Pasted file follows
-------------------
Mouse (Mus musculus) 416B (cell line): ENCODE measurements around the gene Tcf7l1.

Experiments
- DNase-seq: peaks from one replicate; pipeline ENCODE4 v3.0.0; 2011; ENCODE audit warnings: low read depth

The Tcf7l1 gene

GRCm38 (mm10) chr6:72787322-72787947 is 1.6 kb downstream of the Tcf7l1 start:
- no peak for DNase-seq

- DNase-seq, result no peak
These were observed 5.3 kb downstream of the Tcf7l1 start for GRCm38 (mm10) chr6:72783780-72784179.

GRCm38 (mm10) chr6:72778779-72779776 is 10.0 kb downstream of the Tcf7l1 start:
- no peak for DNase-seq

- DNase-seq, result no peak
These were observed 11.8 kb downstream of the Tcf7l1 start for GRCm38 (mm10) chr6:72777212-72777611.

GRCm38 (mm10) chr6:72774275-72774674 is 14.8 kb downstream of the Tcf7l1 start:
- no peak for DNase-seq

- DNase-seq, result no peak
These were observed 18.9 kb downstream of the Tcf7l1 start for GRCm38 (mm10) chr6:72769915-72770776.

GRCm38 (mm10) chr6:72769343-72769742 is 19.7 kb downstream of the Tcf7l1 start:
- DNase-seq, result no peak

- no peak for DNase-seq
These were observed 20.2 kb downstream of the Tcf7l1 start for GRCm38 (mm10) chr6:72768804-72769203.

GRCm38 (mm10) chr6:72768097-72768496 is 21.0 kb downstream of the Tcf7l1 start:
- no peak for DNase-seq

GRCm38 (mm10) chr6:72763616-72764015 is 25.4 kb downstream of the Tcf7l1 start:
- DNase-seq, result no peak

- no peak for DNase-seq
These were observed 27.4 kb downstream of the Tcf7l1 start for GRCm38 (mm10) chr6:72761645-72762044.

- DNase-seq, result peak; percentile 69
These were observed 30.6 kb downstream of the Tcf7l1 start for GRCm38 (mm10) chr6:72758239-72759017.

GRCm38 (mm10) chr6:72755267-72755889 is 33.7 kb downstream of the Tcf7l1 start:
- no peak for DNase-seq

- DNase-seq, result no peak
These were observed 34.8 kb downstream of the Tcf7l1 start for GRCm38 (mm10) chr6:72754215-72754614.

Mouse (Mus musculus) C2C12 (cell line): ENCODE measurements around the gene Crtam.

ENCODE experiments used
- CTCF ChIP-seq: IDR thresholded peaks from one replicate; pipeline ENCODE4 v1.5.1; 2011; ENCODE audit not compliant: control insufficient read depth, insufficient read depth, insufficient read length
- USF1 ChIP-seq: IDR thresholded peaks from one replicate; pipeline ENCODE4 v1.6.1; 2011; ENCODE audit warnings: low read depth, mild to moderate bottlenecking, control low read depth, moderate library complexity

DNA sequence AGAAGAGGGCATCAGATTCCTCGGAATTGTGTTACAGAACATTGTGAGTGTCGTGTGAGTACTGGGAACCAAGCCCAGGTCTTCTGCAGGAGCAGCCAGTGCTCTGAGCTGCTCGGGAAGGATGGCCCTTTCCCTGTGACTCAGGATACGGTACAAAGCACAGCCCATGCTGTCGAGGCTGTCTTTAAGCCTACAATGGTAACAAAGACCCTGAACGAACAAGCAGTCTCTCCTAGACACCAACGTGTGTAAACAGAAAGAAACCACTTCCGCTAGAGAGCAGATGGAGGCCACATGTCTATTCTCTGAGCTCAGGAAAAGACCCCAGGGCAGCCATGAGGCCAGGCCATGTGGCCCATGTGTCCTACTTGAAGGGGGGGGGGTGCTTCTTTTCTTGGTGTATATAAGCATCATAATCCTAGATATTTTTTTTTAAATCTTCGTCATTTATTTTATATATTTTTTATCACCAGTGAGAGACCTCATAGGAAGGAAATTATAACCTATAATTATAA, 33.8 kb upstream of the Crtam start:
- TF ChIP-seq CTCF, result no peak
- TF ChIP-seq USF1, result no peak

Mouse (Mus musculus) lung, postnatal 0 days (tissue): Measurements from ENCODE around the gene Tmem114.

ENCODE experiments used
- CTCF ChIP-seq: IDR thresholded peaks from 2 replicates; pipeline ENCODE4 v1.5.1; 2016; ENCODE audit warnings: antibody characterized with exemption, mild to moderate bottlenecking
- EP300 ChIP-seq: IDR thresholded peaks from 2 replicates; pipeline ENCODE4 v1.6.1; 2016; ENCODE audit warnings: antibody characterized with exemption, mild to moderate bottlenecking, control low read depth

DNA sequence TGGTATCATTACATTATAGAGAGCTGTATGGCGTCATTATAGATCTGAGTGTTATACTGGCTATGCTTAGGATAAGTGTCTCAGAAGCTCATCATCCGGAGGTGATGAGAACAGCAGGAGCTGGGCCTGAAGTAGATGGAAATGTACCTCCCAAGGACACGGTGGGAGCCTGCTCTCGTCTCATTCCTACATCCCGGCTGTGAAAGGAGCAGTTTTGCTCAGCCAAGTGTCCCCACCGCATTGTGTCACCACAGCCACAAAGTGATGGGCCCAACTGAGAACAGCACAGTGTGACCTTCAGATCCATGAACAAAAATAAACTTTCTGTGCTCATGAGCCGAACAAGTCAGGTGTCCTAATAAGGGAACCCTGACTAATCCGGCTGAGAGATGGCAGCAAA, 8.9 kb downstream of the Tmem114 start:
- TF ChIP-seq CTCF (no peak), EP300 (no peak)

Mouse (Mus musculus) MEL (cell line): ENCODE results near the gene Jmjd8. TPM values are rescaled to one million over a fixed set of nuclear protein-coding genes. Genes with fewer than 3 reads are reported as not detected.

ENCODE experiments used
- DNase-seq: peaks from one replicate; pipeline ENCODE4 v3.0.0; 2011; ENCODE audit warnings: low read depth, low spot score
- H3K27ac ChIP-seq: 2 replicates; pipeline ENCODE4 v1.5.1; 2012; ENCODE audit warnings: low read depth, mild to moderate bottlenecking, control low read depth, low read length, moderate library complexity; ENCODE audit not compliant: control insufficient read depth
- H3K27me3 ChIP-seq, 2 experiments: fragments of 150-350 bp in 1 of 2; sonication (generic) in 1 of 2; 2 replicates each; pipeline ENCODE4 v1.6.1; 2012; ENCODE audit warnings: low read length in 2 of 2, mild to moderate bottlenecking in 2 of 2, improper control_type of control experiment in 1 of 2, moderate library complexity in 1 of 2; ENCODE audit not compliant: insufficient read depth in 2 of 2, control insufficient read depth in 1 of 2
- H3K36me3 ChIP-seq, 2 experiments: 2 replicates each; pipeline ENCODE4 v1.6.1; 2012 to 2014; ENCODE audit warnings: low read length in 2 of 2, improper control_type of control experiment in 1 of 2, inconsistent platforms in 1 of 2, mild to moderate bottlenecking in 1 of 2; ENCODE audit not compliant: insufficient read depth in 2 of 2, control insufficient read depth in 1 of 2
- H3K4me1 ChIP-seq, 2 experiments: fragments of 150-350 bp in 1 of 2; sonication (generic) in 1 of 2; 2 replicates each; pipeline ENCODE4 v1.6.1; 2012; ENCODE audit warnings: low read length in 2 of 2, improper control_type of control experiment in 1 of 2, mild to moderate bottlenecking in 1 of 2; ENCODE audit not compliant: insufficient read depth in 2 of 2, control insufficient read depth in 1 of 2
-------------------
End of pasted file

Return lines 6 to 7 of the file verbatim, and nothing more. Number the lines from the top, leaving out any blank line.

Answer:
- no peak for DNase-seq

- DNase-seq, result no peak